Eyewitness interviews - that is, interviews with people who have experienced a historical context themselves - are popular in history classes as a way of bringing students closer to the past. As a result, students sometimes believe the eyewitnesses more than the textbooks or written sources, because the eyewitness "was there." The two-faced nature of the contemporary witness, who is both a source and a representation, makes him or her exciting for history classes, but also risky.
A study by the Hector Institute for Empirical Educational Research investigated the effects of eyewitness interviews on three aspects, namely on the promotion of historical competencies, on the acquisition of factual knowledge and on interest in history. For this purpose, the effects of three teaching treatments on the topic of "Peaceful Revolution in the GDR" were compared in a total of 30 Baden-Württemberg 9th grade high school classes in the 2011/2012 school year: first, working with a living eyewitness, second, using video clips, and third, using the transcripts of an eyewitness interview. Before and after the teaching unit, as well as two to three months later, the students' interest, knowledge of the topic, and historical competence were recorded. In addition to the treatment groups, eight control classes participated in the three tests. The main survey was preceded by a validation study in which the measurement instrument was developed in close collaboration with subject didacticians in history and validated in a sample of 15 classes.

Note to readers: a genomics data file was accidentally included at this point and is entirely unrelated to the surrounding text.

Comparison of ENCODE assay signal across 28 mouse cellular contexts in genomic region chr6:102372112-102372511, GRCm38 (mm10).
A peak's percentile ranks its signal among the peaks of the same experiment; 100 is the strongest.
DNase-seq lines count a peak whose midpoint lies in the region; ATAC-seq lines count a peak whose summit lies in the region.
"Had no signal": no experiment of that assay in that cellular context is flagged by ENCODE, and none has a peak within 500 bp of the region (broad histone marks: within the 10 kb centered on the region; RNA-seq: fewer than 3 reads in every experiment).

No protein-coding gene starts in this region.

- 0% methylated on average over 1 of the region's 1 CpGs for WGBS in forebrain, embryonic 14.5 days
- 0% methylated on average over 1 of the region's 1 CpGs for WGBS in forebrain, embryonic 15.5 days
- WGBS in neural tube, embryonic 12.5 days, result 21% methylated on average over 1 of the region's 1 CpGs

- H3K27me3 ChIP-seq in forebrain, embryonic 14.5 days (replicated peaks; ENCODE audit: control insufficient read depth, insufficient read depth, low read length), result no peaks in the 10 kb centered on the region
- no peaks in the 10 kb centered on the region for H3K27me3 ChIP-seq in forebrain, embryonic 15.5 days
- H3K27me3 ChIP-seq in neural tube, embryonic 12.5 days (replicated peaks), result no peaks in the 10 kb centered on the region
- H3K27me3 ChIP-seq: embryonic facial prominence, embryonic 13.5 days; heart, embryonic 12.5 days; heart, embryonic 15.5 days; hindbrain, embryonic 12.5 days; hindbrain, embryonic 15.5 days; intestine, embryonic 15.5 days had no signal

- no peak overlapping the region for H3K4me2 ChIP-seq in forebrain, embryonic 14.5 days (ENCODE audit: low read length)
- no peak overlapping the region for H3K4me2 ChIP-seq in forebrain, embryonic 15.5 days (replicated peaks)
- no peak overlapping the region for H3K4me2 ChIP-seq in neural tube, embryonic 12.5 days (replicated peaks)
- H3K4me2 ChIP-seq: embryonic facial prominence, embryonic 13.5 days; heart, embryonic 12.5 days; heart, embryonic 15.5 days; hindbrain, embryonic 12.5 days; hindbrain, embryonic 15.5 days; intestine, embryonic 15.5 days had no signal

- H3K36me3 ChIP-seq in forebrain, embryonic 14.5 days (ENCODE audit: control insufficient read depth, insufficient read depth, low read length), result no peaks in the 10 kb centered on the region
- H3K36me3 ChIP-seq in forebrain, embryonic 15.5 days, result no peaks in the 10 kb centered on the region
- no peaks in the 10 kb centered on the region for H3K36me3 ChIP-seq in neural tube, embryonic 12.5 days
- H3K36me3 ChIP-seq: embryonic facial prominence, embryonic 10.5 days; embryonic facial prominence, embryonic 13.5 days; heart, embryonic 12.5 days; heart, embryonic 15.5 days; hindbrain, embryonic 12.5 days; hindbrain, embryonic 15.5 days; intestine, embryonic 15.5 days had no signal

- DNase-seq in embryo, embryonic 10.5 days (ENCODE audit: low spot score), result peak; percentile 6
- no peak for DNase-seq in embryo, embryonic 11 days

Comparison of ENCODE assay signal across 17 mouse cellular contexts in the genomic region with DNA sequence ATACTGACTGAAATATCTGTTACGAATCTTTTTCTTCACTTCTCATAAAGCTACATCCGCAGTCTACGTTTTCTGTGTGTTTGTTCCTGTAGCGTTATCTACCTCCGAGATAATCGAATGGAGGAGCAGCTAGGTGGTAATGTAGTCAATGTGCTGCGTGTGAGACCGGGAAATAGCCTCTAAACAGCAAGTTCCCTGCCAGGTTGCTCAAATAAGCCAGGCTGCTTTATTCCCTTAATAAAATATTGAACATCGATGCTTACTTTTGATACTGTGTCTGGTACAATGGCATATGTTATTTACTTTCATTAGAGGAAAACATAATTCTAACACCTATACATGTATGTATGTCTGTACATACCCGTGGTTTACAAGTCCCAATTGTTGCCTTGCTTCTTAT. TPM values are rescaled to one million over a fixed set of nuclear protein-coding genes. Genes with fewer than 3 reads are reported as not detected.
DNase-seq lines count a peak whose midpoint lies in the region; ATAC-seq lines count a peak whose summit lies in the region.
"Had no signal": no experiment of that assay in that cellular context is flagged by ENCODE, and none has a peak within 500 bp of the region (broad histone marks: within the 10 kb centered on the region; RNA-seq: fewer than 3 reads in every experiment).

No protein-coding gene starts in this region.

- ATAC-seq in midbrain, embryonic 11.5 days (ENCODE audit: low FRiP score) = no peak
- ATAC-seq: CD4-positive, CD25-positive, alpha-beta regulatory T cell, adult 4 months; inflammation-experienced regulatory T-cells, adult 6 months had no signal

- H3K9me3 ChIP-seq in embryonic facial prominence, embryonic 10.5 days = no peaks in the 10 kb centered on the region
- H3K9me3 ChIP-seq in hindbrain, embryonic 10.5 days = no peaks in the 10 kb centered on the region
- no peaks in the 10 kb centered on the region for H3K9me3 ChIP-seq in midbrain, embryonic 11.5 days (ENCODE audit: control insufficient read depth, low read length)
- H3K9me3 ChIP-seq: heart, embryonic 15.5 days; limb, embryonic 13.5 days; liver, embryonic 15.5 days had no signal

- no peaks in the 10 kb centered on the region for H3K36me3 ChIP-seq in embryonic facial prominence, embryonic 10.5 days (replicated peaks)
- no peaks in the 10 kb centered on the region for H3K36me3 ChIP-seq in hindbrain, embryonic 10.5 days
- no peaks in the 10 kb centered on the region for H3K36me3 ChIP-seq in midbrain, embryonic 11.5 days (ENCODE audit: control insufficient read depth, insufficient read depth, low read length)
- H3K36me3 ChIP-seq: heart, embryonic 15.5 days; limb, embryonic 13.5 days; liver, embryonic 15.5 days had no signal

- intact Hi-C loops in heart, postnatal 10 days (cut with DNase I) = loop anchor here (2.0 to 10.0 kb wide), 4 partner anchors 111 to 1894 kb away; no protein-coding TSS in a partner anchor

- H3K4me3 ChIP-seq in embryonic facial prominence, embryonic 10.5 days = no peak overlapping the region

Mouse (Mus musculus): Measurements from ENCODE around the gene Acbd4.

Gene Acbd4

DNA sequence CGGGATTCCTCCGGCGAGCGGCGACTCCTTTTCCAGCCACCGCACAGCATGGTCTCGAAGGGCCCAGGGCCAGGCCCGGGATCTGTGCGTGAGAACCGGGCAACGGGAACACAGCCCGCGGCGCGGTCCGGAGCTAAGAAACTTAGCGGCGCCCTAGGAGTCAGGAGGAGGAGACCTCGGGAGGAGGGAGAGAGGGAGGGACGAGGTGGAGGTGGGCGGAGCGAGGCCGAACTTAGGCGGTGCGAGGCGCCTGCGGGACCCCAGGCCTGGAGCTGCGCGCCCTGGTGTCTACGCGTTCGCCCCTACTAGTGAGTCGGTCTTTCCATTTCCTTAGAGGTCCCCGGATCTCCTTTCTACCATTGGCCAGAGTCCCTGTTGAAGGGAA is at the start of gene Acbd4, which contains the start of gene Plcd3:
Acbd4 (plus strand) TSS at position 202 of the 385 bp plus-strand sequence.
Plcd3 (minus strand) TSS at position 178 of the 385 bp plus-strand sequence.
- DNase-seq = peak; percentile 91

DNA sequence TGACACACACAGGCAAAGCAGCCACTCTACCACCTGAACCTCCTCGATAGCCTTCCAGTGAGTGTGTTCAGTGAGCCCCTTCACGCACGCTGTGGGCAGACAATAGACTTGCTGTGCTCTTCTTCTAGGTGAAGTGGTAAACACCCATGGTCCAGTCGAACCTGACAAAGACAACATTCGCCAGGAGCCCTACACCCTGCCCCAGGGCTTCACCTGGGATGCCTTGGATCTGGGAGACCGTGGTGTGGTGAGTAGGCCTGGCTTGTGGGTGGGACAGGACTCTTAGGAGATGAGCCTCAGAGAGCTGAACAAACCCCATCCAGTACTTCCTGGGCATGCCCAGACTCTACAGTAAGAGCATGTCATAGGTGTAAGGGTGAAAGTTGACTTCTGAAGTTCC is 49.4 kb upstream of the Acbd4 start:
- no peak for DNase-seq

The aim of the study is to show ways in which the didactic instrument of eyewitness interviews can be used in history classes in such a way that the opportunities (e.g., arousing historical interest) are exploited and the risks (e.g., unreflected handling of the supposedly authentic source) are minimized at the same time.